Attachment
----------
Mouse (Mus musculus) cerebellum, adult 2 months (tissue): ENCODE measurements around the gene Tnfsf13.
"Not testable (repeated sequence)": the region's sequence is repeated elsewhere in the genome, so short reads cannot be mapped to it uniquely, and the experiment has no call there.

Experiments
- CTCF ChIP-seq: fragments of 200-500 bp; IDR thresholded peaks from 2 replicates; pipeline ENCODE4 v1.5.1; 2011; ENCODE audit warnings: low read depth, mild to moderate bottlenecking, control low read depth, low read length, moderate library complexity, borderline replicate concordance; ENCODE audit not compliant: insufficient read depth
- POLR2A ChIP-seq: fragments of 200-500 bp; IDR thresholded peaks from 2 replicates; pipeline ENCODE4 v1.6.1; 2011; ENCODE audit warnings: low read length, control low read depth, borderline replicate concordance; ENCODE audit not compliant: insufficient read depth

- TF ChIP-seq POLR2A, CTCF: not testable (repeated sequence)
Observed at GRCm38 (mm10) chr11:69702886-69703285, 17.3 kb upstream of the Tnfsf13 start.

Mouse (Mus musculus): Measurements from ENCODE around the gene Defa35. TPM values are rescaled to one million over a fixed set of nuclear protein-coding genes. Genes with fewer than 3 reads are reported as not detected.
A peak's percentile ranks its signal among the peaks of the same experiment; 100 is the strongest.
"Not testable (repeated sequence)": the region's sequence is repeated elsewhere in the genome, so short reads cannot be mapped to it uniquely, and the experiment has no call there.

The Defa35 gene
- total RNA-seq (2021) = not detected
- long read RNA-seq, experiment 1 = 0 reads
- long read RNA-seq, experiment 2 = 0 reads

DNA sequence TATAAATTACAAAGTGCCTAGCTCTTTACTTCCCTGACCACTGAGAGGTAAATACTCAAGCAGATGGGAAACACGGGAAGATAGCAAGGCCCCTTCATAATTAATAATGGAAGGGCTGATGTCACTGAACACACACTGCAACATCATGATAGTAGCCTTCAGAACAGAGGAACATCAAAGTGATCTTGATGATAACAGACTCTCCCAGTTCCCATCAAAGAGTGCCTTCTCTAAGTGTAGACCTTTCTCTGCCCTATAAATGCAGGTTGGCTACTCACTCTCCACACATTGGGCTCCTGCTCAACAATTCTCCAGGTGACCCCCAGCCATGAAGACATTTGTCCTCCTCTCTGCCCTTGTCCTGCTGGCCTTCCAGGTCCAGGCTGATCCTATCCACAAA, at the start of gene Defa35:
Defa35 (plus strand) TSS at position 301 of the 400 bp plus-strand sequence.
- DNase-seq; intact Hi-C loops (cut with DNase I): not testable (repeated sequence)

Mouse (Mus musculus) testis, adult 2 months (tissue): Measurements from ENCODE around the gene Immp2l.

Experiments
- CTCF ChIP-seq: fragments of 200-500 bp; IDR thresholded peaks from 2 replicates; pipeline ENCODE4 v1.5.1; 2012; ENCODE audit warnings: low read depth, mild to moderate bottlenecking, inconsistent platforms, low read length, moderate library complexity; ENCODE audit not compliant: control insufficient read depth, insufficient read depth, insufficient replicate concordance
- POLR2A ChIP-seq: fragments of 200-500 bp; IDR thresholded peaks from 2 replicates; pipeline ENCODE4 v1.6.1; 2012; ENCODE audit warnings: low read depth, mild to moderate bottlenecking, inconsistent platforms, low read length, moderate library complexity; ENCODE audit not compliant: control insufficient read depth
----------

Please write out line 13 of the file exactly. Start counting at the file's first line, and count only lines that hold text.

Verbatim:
- long read RNA-seq, experiment 1 = 0 reads